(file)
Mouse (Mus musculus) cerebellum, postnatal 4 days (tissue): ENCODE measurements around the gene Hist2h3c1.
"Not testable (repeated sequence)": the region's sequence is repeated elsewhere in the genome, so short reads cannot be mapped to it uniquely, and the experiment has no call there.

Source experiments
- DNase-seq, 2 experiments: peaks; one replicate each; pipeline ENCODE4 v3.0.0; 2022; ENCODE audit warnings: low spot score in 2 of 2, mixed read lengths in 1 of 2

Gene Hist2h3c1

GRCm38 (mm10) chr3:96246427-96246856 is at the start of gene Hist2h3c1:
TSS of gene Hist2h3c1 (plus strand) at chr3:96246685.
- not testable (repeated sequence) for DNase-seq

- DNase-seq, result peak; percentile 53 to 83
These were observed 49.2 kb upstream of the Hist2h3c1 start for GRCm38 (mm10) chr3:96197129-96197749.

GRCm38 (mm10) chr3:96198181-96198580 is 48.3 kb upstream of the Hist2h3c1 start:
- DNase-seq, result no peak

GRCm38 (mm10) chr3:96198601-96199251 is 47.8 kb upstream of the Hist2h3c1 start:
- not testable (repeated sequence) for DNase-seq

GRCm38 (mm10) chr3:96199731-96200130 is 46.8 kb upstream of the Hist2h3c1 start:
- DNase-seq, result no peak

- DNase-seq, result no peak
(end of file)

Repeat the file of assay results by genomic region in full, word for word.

Mouse (Mus musculus) cerebellum, postnatal 4 days (tissue): ENCODE measurements around the gene Hist2h3c1.
"Not testable (repeated sequence)": the region's sequence is repeated elsewhere in the genome, so short reads cannot be mapped to it uniquely, and the experiment has no call there.

Source experiments
- DNase-seq, 2 experiments: peaks; one replicate each; pipeline ENCODE4 v3.0.0; 2022; ENCODE audit warnings: low spot score in 2 of 2, mixed read lengths in 1 of 2

Gene Hist2h3c1

GRCm38 (mm10) chr3:96246427-96246856 is at the start of gene Hist2h3c1:
TSS of gene Hist2h3c1 (plus strand) at chr3:96246685.
- not testable (repeated sequence) for DNase-seq

- DNase-seq, result peak; percentile 53 to 83
These were observed 49.2 kb upstream of the Hist2h3c1 start for GRCm38 (mm10) chr3:96197129-96197749.

GRCm38 (mm10) chr3:96198181-96198580 is 48.3 kb upstream of the Hist2h3c1 start:
- DNase-seq, result no peak

GRCm38 (mm10) chr3:96198601-96199251 is 47.8 kb upstream of the Hist2h3c1 start:
- not testable (repeated sequence) for DNase-seq

GRCm38 (mm10) chr3:96199731-96200130 is 46.8 kb upstream of the Hist2h3c1 start:
- DNase-seq, result no peak

- DNase-seq, result no peak